There is a non return "foot" valve in the end of the suction leg, the ball in this should be free and clean, if it fails then the pump will take longer to prime. This valve only holds back a small quantity of oil, that which is contained in the return line. on engine start up , oil should be observed returning to the tank just below the filler cap. If this isnt happening then the fault lies somewhere in the return pump/ pipework.
To expand further on the loose suction leg scenario, at rest the return line empties into the sump and the pump return side loses its prime. On start up the sump fills with oil from the feed pump until the level is high enough to seal the loose leg, at this level the crank is deep in oil and lots will be expelled through the breather. Observing in the filler cap no oil will be seen returning for a few minutes.At the same time oil will be spewing from the breather.

The other non return valve is on the feed side of the pump, this should stop the oil from draining to the tank to the sump, this is leaky usually.If the bike is unused for weeks / months then the sump will fill with oil.

A fairly common scenario goes like this.
new owner checks oil level in spine when cold, oil has leaked into the sump while sitting, new owner doesnt know this and tops oil up in the spine / tank. Goes for a run, oil spews out the breather. Make sure its not just new owner syndrome.

Last edited by gavin eisler; 03/04/21 3:10 pm.

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How did they check the return flow? Just look in the spine for something?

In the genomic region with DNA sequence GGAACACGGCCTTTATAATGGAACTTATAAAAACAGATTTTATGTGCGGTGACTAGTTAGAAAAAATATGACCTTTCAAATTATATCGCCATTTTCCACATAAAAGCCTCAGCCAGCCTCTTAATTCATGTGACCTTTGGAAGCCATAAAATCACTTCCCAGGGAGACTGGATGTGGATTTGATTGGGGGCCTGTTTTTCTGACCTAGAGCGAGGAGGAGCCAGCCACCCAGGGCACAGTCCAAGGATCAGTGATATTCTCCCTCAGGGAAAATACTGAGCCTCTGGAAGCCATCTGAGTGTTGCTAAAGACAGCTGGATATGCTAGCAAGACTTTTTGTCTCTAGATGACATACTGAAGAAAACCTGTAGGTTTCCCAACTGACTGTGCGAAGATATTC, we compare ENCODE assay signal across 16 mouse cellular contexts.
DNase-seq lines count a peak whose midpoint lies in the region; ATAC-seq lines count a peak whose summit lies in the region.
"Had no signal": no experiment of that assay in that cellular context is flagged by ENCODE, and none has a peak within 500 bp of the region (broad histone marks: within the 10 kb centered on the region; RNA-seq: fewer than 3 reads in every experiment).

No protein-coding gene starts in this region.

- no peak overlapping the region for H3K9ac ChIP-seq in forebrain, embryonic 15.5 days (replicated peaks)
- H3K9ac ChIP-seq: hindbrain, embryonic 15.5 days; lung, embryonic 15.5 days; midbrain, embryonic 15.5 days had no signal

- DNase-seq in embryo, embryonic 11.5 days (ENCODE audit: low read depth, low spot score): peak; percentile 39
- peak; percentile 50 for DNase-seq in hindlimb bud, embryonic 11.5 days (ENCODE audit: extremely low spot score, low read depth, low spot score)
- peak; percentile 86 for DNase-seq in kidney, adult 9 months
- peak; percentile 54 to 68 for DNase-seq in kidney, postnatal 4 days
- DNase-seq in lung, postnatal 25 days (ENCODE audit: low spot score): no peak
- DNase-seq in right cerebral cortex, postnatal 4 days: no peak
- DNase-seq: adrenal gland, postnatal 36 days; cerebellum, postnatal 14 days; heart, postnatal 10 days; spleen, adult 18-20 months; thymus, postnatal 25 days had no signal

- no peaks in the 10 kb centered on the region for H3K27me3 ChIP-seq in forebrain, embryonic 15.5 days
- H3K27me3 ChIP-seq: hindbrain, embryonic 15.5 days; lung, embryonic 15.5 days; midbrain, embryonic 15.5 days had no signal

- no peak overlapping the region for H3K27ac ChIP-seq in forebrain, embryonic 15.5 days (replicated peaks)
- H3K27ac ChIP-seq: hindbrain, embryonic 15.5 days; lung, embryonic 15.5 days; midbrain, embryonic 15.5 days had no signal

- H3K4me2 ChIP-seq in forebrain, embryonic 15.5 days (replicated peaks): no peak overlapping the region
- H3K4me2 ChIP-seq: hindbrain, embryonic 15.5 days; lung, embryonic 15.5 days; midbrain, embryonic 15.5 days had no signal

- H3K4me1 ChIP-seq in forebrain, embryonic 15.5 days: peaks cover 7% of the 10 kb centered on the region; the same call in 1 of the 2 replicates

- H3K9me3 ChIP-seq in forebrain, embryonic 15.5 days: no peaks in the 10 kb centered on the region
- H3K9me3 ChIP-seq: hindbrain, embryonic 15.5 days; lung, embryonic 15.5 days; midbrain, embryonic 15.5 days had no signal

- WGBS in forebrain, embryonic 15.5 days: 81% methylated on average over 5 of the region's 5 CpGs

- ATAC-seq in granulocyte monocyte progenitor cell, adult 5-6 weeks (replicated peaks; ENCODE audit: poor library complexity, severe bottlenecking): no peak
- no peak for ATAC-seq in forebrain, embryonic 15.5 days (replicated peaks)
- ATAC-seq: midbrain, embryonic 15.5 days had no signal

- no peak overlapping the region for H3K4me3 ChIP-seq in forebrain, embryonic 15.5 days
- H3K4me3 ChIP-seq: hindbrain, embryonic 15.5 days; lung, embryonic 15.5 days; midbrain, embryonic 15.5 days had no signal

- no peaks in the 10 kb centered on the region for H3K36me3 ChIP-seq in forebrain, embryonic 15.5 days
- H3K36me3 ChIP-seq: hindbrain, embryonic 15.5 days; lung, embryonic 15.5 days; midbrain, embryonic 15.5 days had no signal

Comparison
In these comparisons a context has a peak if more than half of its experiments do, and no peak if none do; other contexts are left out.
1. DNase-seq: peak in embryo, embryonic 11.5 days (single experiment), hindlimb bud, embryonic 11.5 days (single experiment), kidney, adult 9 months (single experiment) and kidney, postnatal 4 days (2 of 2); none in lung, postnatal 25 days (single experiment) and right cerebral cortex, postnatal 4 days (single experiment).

Maybe they left out the split pin in the head and more is returning through the rocker feed than should be.

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All excellent suggestions. Thank you.


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Just stumbled on this wet sumping tech article at JRC site.

Triumph, not BSA.

Lots of other good tech there too!

https://jrcengineering.com/technical-support/wet-sumping-problems/

Last edited by Nick H; 03/05/21 1:19 am.

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Originally Posted by Nick H
Just stumbled on this wet sumping tech article at JRC site.

Thank you for the very thoughtful link. I don't want to seem unappreciative. However, the BSA uses a gear pump that presents a whole set of different issues from the Triumph's piston plunger pump. Whereas the Triumph is more likely to oil wet sump going down the road, the BSA is more likely to oil wet sump only during long storage.

It's quite common for Triumphs to loose oil return ability due to small bits of trash in the pump's check valve. The gears in the BSA pump will pass that type trash right on through. So it's completely opposite.... which is the basis for all the head scratching.

All the best. thumbsup


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I had an issue with an A65 exactly the same,wet sump in whilst running,l checked most things including stopping the engine and measuring the oil content in the crank case which was in excess of 250 cc,depending how long the engine ran
I eventually found that the after market sump plate was so close to the pickup return pipe and causing a massive flow restriction.
I remove about 3 or 4 mm from the pickup pipe area on the sump plate and this solved the problem, l had considered fitting a thick sandwich plate but the machining operation did the trick for me.
This is worth looking at
Regards Ken